Regardless of the approach followed, the social information system could still be improved by collecting relevant and frequent data to properly detect vulnerable households and be more agile to respond efficiently to household shocks, such as the COVID-19 pandemic or natural hazards. The significant efforts done recently to update the social registry should continue, especially for collecting data to accurately identify minority groups and vulnerable households. The current method of updating the registry primarily involves conducting in-person interviews. However, conducting high-frequency phone surveys would enable more frequent monitoring of households. Additional methods, such as on-demand inclusion of households have been shown internationally to improve targeting along various dimensions, including programme satisfaction and more flexibility in the timing of identification (Hanna, Khan and Olken, 2018[56]). For example, if local communities verify the final list of beneficiaries, excluded households can be added. Eligible households could enrol at an office; and only those close to the eligibility threshold would need home verification.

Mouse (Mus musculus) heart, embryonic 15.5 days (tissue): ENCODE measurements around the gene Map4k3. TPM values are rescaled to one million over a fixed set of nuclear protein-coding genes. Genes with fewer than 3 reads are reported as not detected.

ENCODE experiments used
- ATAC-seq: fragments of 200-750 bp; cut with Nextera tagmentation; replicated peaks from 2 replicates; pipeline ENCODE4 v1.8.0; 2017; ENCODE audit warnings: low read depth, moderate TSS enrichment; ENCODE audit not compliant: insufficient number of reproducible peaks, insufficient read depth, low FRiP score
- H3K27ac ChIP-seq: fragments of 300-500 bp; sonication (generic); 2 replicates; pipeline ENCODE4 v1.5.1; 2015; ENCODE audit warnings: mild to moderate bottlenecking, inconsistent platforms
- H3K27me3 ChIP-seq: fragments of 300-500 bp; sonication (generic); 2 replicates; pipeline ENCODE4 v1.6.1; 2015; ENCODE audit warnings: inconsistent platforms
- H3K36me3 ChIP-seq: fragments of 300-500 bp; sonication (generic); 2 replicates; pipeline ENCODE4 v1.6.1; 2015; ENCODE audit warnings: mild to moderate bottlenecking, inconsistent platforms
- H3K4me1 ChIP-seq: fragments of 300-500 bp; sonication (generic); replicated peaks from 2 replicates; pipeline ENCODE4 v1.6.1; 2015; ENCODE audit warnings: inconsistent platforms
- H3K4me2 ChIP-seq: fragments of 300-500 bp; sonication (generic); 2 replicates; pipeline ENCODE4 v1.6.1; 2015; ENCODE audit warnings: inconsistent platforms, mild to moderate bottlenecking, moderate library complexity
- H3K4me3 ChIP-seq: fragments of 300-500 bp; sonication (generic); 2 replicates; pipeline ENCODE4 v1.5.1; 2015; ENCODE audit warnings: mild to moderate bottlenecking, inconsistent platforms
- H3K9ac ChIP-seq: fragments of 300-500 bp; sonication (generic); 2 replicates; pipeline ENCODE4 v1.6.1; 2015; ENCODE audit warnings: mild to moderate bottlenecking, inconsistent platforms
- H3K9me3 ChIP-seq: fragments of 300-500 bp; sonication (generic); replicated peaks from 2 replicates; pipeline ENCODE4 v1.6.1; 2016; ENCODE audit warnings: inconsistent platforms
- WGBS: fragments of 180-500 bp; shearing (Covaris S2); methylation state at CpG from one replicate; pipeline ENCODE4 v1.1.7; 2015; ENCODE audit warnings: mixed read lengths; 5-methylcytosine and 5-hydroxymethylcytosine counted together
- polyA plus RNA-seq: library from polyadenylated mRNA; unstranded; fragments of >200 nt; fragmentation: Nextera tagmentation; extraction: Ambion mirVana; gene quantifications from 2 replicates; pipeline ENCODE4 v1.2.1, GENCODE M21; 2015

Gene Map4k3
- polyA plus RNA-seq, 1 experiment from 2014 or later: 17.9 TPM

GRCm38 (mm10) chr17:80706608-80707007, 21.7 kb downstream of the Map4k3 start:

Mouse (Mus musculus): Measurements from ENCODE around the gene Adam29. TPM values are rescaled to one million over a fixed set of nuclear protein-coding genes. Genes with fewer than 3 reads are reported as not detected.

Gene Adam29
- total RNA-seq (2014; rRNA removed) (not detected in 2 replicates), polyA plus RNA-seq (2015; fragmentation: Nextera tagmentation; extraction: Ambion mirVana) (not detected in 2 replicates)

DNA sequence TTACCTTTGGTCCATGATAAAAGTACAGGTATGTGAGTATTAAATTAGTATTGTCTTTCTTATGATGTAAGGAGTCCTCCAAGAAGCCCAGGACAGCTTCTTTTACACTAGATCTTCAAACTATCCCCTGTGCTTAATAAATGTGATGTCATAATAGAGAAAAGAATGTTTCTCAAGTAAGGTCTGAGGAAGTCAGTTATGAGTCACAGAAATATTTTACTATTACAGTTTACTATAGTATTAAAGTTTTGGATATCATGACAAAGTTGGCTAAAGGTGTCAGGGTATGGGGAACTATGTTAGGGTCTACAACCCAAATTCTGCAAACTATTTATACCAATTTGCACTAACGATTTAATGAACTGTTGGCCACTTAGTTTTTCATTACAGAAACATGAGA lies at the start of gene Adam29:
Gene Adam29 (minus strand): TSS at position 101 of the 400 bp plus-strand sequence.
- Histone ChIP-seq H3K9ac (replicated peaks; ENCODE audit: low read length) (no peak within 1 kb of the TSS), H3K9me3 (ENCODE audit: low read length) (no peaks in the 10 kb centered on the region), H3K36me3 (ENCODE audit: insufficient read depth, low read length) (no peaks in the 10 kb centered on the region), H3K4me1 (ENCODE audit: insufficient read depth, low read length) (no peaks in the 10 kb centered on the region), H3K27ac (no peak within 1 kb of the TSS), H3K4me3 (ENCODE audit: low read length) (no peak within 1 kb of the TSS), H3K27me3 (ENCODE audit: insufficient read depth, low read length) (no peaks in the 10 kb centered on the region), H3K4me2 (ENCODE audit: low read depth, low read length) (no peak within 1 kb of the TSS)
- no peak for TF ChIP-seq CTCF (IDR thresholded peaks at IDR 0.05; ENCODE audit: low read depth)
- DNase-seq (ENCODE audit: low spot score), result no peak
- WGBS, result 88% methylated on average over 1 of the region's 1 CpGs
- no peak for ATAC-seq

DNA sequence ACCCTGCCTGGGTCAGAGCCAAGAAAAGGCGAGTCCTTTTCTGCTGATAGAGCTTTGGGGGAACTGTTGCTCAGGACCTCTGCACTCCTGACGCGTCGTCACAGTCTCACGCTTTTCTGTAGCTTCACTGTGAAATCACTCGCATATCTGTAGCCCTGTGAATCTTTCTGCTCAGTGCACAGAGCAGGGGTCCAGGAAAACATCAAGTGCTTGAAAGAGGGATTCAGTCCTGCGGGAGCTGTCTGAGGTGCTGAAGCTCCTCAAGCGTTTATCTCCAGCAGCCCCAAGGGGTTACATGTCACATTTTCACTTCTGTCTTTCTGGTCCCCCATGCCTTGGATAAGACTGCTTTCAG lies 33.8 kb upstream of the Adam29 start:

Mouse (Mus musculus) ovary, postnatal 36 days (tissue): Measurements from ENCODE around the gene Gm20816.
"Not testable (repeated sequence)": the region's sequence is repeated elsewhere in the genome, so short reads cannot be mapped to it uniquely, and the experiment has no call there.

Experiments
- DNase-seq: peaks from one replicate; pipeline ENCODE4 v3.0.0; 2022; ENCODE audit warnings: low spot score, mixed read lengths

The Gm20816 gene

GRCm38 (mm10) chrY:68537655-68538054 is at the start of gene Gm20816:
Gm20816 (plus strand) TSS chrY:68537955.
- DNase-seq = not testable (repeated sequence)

The targeting system (Sistema de Focalización de Hogares, SISFOH) also needs to be adapted to effectively reach the poor and vulnerable households. Eligibility is based on household material conditions and characteristics of the head of the household, such as type of housing, water supply, employment status, and ownership of household appliances. However, the system’s criterion of not paying contributions to the health system generates incentives against formal employment, creating a significant implicit tax. In the long term, the targeting system could also aim to capture temporary poverty to enhance its responsiveness and resilience.